Current Exhibitions & Events
CELEBRATING COMPOSERS: BARTÓK, BEESON, AND A HOST OF OTHERS IN COLUMBIA’S RARE BOOK & MANUSCRIPT LIBRARY
September 30, 2013 – January 10, 2014
“Celebrating Composers: Bartók, Beeson, and a Host of Others” includes selected items from the papers of composers held by the RBML. Composers featured in the exhibition include Columbia Music Department members, such as Edward MacDowell, founder of the department, Daniel Gregory Mason, Douglas Moore, Jack Beeson, Vladimir Ussachevsky, and George Edwards. Other composers whose works are in the exhibition include George Antheil, Béla Bartók, Nicolai Berezowsky, Harry Lawrence Freeman, Ulysses Kay, Jerome Moross, Sid Ramin, Eda Rapoport, and Virgil Thomson.
Three related events are planned. An evening celebrating the centennial of Jerome Moross and in honor of Sid Ramin, on October 15 at 6:00 pm in Butler Library, Room 523, will feature Susanna Moross Tarjan and Ron Ramin speaking about the work of their fathers, moderated by David Garland of WQXR. A reception to view the exhibition follows. On October 22, the Harlem Chamber Players will present the first in their Ulysses Kay Project, at 6:00 pm in St. Paul’s Chapel on the Columbia campus. And on November 6, join Miranda Beeson, Conductor Anton Coppola, members of the VAI staff, and other guests for a preview of VAI’s newly released video of the original cast recording of Jack Beeson’s opera “Lizzie Borden.” A reception to view the exhibition will follow. All events are free and open to the public.
Celebrating the bicentennial of Richard Wagner, the exhibition will draw from the collection of Anton Seidl, who as a young man was one of Wagner’s “chose few” assistants. Hired by the Metropolitan Opera in 1885, and subsequently a conductor for the New York Philharmonic, Seidl died suddenly at the height of this career in 1898. His papers and scores were presented to Columbia by “The Friends of Anton Seidl.” On display will be his notebooks that he kept for the first Ring productions at Bayreuth, giving the names of all the singers and orchestra members, and notes on stage directions.
Harry Lawrence Freeman received the nickname the “Black Wagner” for his prolific output as an opera composer. Founder of the Negro Opera Company, he wrote at least 23 operas. On display will be the manuscripts of two of his major works, “The Martyr” and “Voodoo,” as well as his unpublished history of African-American music.
Béla Bartók received a Ditson Fellowship, as well as an honorary doctoral degree, from Columbia. Before his death from leukemia in 1945, Bartók presented to Columbia the manuscript of his major work meticulously documenting the vocal and instrumental folk music of Rumania, on display along with material presented by his student, Tibor Serly.
Celebrating the centennial of Jerome Moross, the exhibition will include the scores for two of his major musicals, “Broadway Ballads” and “The Golden Apple,” along with cast photographs, set designs, posters, and congratulatory telegrams from Tennessee Williams, Gore Vidal, and Cole Porter, material drawn also from the papers of his librettist, John Latouche.
George Antheil, a teacher of Jerome Moross, is represented by the manuscript of his 1st piano sonata (1919) and a corrected proof copy of his Symphony No. 4 (1942), along with letters written by Alexander Calder, Ernest Hemingway, James Joyce, and Leopold Stokowski.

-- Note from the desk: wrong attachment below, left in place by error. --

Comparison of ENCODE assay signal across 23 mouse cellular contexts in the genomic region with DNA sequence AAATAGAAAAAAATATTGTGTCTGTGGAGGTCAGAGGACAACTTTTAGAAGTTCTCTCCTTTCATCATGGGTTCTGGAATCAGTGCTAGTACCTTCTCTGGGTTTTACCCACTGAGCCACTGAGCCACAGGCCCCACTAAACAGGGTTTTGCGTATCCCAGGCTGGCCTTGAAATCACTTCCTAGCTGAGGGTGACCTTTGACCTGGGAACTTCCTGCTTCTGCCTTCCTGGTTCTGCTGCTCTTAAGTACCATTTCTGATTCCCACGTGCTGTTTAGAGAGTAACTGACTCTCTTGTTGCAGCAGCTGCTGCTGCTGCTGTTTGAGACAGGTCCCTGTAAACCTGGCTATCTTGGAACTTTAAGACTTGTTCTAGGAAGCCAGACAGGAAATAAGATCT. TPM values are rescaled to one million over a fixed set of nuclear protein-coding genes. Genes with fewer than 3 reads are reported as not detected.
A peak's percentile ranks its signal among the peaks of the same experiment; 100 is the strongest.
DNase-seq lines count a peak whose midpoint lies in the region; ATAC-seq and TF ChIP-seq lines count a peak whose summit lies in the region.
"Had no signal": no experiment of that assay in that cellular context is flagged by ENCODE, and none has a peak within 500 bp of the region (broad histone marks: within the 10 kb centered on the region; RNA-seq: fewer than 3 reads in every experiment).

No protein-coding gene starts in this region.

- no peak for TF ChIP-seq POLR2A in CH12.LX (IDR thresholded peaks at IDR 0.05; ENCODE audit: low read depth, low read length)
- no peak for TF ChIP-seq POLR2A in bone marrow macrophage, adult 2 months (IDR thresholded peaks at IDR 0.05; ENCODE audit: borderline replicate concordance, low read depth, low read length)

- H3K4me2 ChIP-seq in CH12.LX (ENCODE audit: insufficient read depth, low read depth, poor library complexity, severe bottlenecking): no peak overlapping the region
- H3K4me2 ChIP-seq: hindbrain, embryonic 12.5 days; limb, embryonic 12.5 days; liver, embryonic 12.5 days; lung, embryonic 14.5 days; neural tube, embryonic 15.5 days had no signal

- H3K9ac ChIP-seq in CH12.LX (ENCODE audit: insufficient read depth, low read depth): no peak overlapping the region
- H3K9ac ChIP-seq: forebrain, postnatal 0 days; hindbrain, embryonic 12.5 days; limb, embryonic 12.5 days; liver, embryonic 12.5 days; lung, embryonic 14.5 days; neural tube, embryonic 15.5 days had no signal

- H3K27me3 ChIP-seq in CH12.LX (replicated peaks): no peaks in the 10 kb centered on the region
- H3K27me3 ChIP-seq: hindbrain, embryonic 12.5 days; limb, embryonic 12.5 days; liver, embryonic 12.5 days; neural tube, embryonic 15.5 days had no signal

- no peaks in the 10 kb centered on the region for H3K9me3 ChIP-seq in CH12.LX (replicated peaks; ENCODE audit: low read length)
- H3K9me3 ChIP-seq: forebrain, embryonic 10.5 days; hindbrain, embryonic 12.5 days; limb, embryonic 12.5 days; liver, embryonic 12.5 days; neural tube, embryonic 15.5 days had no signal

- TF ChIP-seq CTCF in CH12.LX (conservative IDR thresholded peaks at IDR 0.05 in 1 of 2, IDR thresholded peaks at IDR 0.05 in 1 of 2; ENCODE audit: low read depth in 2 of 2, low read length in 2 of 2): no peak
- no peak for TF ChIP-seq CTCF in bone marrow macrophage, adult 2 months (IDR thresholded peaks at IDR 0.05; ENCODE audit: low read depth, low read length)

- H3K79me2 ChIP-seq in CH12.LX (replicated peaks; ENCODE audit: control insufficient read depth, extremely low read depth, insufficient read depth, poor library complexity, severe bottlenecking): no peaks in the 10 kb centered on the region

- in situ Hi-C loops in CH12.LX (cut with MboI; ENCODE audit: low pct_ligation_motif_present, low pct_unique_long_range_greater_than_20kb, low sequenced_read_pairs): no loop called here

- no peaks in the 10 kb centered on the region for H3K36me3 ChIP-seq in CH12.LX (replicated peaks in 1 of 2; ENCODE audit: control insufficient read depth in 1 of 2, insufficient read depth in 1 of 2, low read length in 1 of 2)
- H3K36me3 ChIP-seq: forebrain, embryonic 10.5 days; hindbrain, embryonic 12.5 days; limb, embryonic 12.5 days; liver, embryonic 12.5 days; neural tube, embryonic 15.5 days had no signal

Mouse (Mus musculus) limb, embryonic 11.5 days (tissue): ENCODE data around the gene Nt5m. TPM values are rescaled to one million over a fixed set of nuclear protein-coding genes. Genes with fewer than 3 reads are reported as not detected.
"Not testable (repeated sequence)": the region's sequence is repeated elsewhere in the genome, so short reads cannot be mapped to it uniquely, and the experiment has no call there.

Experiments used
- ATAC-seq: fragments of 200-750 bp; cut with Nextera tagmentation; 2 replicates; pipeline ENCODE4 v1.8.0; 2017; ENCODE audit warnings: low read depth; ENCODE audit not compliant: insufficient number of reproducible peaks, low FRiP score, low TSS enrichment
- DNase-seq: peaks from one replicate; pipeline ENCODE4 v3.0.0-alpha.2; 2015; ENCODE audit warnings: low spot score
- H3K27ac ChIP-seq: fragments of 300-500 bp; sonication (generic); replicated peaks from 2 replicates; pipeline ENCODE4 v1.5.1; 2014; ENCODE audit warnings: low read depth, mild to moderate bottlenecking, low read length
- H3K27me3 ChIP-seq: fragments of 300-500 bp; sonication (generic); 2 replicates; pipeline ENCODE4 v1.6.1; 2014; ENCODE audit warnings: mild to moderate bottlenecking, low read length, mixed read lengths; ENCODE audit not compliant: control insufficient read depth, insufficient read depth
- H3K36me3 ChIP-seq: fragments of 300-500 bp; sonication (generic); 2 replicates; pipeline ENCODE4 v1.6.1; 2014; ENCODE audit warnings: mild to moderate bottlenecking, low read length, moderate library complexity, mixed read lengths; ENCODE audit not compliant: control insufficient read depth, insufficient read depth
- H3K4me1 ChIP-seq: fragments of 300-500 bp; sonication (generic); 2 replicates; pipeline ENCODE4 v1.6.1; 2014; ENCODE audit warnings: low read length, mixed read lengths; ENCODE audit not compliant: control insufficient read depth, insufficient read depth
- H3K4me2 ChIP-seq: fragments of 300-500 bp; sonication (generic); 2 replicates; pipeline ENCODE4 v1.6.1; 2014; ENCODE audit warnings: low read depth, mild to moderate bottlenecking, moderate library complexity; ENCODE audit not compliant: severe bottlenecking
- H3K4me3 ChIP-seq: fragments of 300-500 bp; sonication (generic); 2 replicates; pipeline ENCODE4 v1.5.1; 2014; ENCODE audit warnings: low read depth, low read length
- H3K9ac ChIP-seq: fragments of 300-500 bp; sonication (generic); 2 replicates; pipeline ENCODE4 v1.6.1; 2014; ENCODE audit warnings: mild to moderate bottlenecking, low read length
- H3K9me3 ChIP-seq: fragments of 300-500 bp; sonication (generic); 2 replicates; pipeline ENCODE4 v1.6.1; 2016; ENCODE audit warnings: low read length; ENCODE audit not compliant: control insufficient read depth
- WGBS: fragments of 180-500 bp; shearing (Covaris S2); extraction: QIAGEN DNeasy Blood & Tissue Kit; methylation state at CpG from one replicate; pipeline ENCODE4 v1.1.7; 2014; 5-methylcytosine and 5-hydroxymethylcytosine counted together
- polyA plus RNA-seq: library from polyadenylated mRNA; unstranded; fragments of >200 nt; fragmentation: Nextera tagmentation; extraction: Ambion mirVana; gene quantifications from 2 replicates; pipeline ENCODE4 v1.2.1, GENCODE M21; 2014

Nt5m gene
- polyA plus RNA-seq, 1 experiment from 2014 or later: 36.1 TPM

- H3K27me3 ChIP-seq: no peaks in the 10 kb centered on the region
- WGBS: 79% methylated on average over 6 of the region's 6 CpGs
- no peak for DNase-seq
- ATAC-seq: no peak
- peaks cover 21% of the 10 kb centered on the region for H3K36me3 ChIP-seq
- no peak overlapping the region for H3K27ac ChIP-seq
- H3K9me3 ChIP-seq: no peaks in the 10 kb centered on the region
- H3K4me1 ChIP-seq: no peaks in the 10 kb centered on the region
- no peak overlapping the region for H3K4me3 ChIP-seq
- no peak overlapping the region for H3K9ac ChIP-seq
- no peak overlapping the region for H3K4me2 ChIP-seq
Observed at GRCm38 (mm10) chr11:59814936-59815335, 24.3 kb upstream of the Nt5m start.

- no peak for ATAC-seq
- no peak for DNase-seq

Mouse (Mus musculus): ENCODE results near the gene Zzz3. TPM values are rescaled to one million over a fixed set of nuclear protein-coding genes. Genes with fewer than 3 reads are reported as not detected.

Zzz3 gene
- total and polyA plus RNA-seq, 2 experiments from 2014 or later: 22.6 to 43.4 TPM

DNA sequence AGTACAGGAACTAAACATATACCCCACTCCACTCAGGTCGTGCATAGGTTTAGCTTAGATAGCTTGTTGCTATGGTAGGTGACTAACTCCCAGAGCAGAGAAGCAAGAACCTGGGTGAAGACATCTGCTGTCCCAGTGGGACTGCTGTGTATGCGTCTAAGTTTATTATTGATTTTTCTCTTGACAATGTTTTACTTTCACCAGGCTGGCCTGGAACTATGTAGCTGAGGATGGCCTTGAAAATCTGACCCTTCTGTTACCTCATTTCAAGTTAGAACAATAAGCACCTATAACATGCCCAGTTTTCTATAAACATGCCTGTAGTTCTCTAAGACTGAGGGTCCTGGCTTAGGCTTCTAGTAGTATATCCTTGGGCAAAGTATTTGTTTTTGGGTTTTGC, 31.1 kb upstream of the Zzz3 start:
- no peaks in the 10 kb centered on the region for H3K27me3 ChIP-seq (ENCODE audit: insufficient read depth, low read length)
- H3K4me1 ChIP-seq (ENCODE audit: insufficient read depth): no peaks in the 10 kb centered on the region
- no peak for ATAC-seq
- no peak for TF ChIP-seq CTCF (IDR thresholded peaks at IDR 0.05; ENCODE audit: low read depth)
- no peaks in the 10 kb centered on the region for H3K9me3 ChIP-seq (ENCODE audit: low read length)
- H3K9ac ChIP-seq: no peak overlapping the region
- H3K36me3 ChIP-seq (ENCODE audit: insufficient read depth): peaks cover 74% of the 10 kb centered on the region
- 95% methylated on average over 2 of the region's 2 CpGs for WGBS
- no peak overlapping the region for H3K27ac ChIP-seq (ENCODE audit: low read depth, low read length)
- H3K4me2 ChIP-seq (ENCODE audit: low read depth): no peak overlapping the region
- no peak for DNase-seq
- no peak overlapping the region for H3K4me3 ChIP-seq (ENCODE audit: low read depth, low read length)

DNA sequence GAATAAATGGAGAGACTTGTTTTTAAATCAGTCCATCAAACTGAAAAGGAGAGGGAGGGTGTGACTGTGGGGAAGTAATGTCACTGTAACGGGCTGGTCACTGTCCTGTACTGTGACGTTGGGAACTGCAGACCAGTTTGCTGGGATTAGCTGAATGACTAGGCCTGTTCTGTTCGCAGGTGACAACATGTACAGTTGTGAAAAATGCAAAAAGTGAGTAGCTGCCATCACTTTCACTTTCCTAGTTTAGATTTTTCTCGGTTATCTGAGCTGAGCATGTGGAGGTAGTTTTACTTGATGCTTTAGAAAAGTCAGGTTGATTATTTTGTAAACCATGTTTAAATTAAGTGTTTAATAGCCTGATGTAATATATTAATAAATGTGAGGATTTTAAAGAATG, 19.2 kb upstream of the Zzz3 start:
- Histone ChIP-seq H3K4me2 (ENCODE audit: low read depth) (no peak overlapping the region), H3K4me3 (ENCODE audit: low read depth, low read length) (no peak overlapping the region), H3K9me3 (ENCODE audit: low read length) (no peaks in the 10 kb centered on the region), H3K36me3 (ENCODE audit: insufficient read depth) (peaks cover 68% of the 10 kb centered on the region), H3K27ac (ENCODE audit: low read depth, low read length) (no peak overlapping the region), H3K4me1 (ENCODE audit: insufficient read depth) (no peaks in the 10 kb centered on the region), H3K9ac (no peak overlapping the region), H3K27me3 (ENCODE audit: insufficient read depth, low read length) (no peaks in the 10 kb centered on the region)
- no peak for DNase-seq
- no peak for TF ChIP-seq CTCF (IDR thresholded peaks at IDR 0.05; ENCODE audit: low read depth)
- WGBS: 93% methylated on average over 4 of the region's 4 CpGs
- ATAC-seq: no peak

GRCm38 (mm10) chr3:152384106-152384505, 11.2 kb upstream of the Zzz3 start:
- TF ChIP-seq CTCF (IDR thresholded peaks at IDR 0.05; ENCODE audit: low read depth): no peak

Ulysses Kay, who studied with Otto Leuning at Columbia on a Ditson fellowship, wrote a wide range of vocal, instrumental, and keyboard works. On display will be the manuscript scores of “Danse Calinda,” the documentary film “The Quiet One,” and his last major work, the opera “Frederick Douglass.”
Sid Ramin’s papers include his orchestrations for “West Side Story,” “Gypsy,” and “1600 Pennsylvania Avenue,” as well as his television and commercial work. He received a Grammy award for the Broadway production of “West Side Story,” and an Academy Award for the film version, and also orchestrated the widely performed “Symphonic Dances from West Side Story,” dedicated to him “in friendship” by Leonard Bernstein.
On display from the Douglas Moore papers will be manuscripts of his opera “The Ballad of Baby Doe,” and his Pulitzer Prize winning opera “Giants in the Earth.” The manuscript score of Jack Beeson’s opera “Lizzie Borden” will be on display, along with photographs and set and costume designs from the original production by the New York City Opera in 1965.
The exhibition will also include items representing the many music composition prizes and awards given annually by Columbia University, including the Ditson Fund awards, the Bearns Prize, the Rapoport Prize, and the Pulitzer Prize in Music. Examples are: Milton Babbitt’s “Music for the Mass,” awarded the Bearns Prize in 1941, given to composers aged 18 to 25 during the award year; David Orlan’s “Composition for Clarinet and Tape” that received the Rapoport Prize for chamber music in 1976; and Ellen Zwilich’s “Three Movements for Orchestra (Symphony No. 1)” that received the Pulitzer Prize in Music for 1983.
Selling Russia's Treasures
Butler Library, Room 203
6:00 p.m. Tuesday, November 12, 2013
Please join us for a presentation on the Soviet Trade in Nationalized Art, 1917–1938 - an authoritative illustrated account of the unprecedented sale of Russia’s cultural treasures by the Soviet government.
with Nicolas Iljine, Natalia Semenova, Elena Solomakha, Robert H. Davis, Jr., Edward Kasinec, Mark Schaffer, Richard Wortman, and honorary guest Amir Kabiri, President of the M.T. Abraham Foundation.
Co-sponsored by the Harriman Institute and the Rare Book and Manuscript Library, Columbia University.
The event is free and open to the public.
For more information on the exhibitions, receptions, panels and hours please see: /content/libraryweb/indiv/rbml.html or call 212-854-5590.